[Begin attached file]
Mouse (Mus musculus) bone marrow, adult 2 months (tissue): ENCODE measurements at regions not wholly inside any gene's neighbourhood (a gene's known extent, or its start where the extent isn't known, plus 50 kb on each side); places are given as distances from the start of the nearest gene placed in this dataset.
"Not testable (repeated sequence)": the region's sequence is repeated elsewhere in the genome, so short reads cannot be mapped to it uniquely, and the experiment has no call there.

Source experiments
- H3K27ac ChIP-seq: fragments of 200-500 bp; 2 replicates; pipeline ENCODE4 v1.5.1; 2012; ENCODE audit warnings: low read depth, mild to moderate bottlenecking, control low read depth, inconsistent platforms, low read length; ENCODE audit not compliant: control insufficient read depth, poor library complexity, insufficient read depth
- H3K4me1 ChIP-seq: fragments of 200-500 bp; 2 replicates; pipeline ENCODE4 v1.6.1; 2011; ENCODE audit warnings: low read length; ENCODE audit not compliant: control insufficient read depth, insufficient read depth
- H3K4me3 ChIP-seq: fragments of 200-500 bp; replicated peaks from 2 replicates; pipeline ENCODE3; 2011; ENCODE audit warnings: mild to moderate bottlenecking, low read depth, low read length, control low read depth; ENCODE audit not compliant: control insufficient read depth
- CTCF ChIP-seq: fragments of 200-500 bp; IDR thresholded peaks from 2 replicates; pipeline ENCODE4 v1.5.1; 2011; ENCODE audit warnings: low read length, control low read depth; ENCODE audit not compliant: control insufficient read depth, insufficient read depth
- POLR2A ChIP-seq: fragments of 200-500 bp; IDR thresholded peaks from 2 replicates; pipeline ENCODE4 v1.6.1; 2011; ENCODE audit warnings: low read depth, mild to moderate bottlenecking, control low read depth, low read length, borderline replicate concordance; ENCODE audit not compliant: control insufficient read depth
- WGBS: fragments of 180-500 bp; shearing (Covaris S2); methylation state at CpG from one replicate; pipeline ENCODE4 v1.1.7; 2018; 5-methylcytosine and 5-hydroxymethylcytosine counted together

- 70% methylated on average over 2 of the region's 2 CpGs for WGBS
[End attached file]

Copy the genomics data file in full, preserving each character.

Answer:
Mouse (Mus musculus) bone marrow, adult 2 months (tissue): ENCODE measurements at regions not wholly inside any gene's neighbourhood (a gene's known extent, or its start where the extent isn't known, plus 50 kb on each side); places are given as distances from the start of the nearest gene placed in this dataset.
"Not testable (repeated sequence)": the region's sequence is repeated elsewhere in the genome, so short reads cannot be mapped to it uniquely, and the experiment has no call there.

Source experiments
- H3K27ac ChIP-seq: fragments of 200-500 bp; 2 replicates; pipeline ENCODE4 v1.5.1; 2012; ENCODE audit warnings: low read depth, mild to moderate bottlenecking, control low read depth, inconsistent platforms, low read length; ENCODE audit not compliant: control insufficient read depth, poor library complexity, insufficient read depth
- H3K4me1 ChIP-seq: fragments of 200-500 bp; 2 replicates; pipeline ENCODE4 v1.6.1; 2011; ENCODE audit warnings: low read length; ENCODE audit not compliant: control insufficient read depth, insufficient read depth
- H3K4me3 ChIP-seq: fragments of 200-500 bp; replicated peaks from 2 replicates; pipeline ENCODE3; 2011; ENCODE audit warnings: mild to moderate bottlenecking, low read depth, low read length, control low read depth; ENCODE audit not compliant: control insufficient read depth
- CTCF ChIP-seq: fragments of 200-500 bp; IDR thresholded peaks from 2 replicates; pipeline ENCODE4 v1.5.1; 2011; ENCODE audit warnings: low read length, control low read depth; ENCODE audit not compliant: control insufficient read depth, insufficient read depth
- POLR2A ChIP-seq: fragments of 200-500 bp; IDR thresholded peaks from 2 replicates; pipeline ENCODE4 v1.6.1; 2011; ENCODE audit warnings: low read depth, mild to moderate bottlenecking, control low read depth, low read length, borderline replicate concordance; ENCODE audit not compliant: control insufficient read depth
- WGBS: fragments of 180-500 bp; shearing (Covaris S2); methylation state at CpG from one replicate; pipeline ENCODE4 v1.1.7; 2018; 5-methylcytosine and 5-hydroxymethylcytosine counted together

- 70% methylated on average over 2 of the region's 2 CpGs for WGBS